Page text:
When times are good, businesses can become shortsighted. They may overspend or not look aggressively for cost savings. But it’s during healthier times, experts say, that businesses can best prepare for leaner times.
“Every business should prepare for a downturn,” said Alice Bredin, president of a content marketing and small-business research firm in Massachusetts. “Nobody knows the timing of course, but to believe that we’re going to be in a perpetual boom is naive.”
During an economic boom, businesses often don’t tend to their companies the way they should and can overlook inefficiencies that could hurt them during leaner times, she said.
Bredin Inc., which tracks small-business optimism, found it’s been dipping: 54 percent of firms said in January they expect to see growth over the next year, compared with 67 percent in the summer of 2017.
In addition, online reviews site Yelp's index, the Yelp Economic Average, which tracks business health (openings and closings of firms on its platform) and consumer interest (in reviews, check-ins etc.) to help businesses plan ahead, slipped in the second half of 2018. The YEA was 100.7 in the third quarter, 98.5 in the fourth — the largest decline, Yelp says, since 2016's fourth quarter.
The YEA monitors 30 core business sectors, including professional services and retail. Slumps in the core sectors may be early signs of an economic downturn, according to Yelp, but it isn’t forecasting now whether the YEA will be better or worse in the current quarter than it was in the 2018 fourth quarter, said Carl Bialik, Yelp data science editor. Yelp's next index is due after March 31.
The purpose of the YEA, Bialik said, is to help businesses understand what the economic conditions are “so that they can make the best possible decisions with their resources that are often limited.”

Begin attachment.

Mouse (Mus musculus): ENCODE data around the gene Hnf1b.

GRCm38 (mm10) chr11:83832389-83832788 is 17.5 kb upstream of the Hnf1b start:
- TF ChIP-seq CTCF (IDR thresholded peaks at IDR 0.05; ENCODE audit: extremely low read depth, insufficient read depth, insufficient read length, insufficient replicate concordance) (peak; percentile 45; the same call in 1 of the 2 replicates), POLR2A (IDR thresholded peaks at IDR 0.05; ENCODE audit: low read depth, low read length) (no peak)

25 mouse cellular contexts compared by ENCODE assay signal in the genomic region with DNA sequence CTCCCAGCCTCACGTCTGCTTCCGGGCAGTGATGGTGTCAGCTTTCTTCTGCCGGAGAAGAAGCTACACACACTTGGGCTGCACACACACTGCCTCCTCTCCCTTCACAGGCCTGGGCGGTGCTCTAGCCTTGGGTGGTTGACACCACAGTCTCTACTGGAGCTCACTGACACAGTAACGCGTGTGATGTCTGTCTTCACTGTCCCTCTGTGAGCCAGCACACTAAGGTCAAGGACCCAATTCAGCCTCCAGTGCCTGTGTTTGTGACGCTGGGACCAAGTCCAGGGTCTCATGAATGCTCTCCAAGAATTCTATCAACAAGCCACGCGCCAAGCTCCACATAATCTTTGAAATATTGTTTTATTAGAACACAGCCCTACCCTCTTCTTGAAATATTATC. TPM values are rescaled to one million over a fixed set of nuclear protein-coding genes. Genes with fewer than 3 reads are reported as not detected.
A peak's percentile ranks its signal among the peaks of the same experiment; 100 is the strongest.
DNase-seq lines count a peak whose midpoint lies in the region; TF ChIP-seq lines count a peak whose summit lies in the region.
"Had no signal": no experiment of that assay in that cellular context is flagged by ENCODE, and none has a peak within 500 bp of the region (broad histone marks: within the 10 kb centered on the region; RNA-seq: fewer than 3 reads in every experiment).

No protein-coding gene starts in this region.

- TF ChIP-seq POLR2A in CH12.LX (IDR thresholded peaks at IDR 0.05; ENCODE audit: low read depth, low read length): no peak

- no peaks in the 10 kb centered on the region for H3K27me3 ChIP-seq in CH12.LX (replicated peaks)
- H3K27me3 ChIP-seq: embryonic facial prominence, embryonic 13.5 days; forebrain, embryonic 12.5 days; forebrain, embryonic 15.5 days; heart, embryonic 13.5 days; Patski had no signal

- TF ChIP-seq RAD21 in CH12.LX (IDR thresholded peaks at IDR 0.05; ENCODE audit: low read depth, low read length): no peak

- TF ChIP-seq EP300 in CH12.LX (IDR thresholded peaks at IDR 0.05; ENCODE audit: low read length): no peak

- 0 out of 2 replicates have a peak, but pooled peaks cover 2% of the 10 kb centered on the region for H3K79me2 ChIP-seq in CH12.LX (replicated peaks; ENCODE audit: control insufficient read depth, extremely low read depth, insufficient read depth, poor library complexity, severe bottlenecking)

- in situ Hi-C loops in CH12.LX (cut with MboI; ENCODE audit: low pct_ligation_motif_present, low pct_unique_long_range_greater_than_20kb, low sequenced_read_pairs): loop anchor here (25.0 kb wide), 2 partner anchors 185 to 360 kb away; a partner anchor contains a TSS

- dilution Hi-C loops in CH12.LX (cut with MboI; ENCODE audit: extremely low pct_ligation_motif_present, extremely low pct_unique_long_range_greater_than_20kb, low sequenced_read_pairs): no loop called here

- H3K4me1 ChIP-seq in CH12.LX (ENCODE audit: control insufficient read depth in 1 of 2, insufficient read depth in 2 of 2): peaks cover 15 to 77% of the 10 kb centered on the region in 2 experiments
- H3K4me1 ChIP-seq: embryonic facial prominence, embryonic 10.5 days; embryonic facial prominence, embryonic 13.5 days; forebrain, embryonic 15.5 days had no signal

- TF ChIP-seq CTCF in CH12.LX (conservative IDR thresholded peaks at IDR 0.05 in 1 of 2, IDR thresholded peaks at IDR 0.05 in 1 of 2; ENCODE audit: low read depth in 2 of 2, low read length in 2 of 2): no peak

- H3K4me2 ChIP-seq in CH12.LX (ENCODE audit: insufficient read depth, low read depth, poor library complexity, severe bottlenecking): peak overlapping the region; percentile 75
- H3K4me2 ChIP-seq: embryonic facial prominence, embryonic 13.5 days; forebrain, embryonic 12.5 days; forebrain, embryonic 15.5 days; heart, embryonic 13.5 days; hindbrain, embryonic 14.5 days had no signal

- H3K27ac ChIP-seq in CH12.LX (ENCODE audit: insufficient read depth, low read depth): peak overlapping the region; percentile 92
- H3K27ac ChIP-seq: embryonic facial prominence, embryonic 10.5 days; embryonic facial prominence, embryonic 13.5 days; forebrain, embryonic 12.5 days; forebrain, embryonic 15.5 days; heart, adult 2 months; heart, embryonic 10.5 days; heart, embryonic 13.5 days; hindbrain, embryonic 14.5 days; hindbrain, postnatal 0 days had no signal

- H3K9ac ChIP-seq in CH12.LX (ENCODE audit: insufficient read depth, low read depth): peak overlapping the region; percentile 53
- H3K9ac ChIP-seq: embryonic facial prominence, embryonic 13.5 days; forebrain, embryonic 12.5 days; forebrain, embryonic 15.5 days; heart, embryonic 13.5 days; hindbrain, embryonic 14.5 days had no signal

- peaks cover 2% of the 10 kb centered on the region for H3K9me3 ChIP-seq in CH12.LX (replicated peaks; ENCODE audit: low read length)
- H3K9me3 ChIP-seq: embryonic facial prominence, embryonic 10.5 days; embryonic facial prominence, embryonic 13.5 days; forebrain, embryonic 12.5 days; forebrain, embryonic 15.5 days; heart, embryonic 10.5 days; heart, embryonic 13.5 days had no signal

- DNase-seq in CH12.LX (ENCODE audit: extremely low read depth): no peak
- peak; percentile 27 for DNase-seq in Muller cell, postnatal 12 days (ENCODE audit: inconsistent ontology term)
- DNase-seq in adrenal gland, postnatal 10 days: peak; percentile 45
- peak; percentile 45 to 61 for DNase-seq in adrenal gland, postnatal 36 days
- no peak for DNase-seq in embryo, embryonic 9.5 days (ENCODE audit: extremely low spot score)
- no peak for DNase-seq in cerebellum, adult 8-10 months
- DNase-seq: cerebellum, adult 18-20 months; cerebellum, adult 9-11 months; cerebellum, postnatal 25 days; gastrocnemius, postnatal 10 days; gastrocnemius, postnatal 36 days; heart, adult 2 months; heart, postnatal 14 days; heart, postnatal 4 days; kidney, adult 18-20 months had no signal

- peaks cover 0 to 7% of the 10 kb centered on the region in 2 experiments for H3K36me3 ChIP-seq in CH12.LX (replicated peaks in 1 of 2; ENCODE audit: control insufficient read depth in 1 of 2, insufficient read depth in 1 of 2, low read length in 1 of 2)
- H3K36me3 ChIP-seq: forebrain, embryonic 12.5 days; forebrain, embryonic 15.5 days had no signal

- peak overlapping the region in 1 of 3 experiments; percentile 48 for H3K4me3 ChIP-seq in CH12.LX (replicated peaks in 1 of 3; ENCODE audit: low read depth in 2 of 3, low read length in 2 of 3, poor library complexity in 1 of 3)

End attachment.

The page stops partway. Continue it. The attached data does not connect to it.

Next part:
That doesn’t mean Long Island businesses have to institute a spending freeze per se.
John A. Rizzo, chief economist of the Long Island Association, says the Yelp Economic Average can be a useful indicator of business and consumer activity but doesn't necessarily predict a recession for the local economy in 2019. He believes there’s little to suggest that at this point: "I think talking about a recession in absence of convincing evidence of a recession is counterproductive. It can be a self-fulfilling prophecy. ... It's probably not helpful to panic.”
He noted that in 2018's final period the business community was unsettled over tariff and trade friction and uncertainty about the Federal Reserve's stance on further raising interest rates. Both issues have since eased, he said, and he expects business sentiment to improve in this quarter.
Still, it's always good to be forward-looking and cautious.
Rob Basso, CEO of Associated Human Capital Management in Plainview, said he hasn’t seen signs of a slowdown yet, but he’s always trying to make sure he’s prepared in case there’s a downturn.
This includes having access to capital with both an available line of credit and cash reserve. He also believes in diversifying his offerings so he has multiple revenue streams.
So for example, in addition to offering human resources and payroll services, he spun off an insurance agency a few years back and in the next month is rolling out a service to offer firms New York State-compliant sexual harassment training.
You need to “keep your finger on the pulse of where the market’s going,” says Bredin, noting it’s also wise to tighten up billing and collections as a best practice.
Not to be too depressing, but …
While there’s no crystal ball to predict when a downturn may occur, 42 percent of U.S. economists surveyed by the National Association of Business Economics think a recession will happen in 2020.